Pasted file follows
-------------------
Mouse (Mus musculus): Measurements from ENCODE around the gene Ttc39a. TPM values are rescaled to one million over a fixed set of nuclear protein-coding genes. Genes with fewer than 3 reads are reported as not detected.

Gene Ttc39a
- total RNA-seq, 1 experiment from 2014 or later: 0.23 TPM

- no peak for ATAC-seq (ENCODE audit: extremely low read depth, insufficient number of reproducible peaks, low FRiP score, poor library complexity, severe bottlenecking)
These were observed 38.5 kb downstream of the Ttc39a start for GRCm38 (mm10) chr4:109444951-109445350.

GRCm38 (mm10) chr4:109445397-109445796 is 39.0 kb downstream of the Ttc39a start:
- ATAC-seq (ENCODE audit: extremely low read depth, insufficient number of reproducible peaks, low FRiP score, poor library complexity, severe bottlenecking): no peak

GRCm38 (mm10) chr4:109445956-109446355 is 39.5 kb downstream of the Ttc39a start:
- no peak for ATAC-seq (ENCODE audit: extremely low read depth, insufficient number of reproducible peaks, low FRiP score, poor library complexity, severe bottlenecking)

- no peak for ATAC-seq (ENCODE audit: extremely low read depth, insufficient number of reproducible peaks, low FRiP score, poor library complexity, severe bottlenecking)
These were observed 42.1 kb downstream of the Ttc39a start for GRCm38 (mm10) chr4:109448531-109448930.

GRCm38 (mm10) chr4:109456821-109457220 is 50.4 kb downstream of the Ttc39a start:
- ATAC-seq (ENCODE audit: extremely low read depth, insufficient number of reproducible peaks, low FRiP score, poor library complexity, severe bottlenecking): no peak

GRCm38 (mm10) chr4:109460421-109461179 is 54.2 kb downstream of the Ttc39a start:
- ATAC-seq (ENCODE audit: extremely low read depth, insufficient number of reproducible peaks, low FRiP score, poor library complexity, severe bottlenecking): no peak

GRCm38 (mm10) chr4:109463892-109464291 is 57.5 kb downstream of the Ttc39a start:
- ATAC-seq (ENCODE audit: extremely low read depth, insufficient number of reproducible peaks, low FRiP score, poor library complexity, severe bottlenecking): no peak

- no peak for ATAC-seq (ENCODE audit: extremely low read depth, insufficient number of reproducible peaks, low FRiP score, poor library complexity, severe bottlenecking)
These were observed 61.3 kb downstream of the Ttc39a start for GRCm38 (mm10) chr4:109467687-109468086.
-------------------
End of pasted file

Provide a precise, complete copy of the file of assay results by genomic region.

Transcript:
Mouse (Mus musculus): Measurements from ENCODE around the gene Ttc39a. TPM values are rescaled to one million over a fixed set of nuclear protein-coding genes. Genes with fewer than 3 reads are reported as not detected.

Gene Ttc39a
- total RNA-seq, 1 experiment from 2014 or later: 0.23 TPM

- no peak for ATAC-seq (ENCODE audit: extremely low read depth, insufficient number of reproducible peaks, low FRiP score, poor library complexity, severe bottlenecking)
These were observed 38.5 kb downstream of the Ttc39a start for GRCm38 (mm10) chr4:109444951-109445350.

GRCm38 (mm10) chr4:109445397-109445796 is 39.0 kb downstream of the Ttc39a start:
- ATAC-seq (ENCODE audit: extremely low read depth, insufficient number of reproducible peaks, low FRiP score, poor library complexity, severe bottlenecking): no peak

GRCm38 (mm10) chr4:109445956-109446355 is 39.5 kb downstream of the Ttc39a start:
- no peak for ATAC-seq (ENCODE audit: extremely low read depth, insufficient number of reproducible peaks, low FRiP score, poor library complexity, severe bottlenecking)

- no peak for ATAC-seq (ENCODE audit: extremely low read depth, insufficient number of reproducible peaks, low FRiP score, poor library complexity, severe bottlenecking)
These were observed 42.1 kb downstream of the Ttc39a start for GRCm38 (mm10) chr4:109448531-109448930.

GRCm38 (mm10) chr4:109456821-109457220 is 50.4 kb downstream of the Ttc39a start:
- ATAC-seq (ENCODE audit: extremely low read depth, insufficient number of reproducible peaks, low FRiP score, poor library complexity, severe bottlenecking): no peak

GRCm38 (mm10) chr4:109460421-109461179 is 54.2 kb downstream of the Ttc39a start:
- ATAC-seq (ENCODE audit: extremely low read depth, insufficient number of reproducible peaks, low FRiP score, poor library complexity, severe bottlenecking): no peak

GRCm38 (mm10) chr4:109463892-109464291 is 57.5 kb downstream of the Ttc39a start:
- ATAC-seq (ENCODE audit: extremely low read depth, insufficient number of reproducible peaks, low FRiP score, poor library complexity, severe bottlenecking): no peak

- no peak for ATAC-seq (ENCODE audit: extremely low read depth, insufficient number of reproducible peaks, low FRiP score, poor library complexity, severe bottlenecking)
These were observed 61.3 kb downstream of the Ttc39a start for GRCm38 (mm10) chr4:109467687-109468086.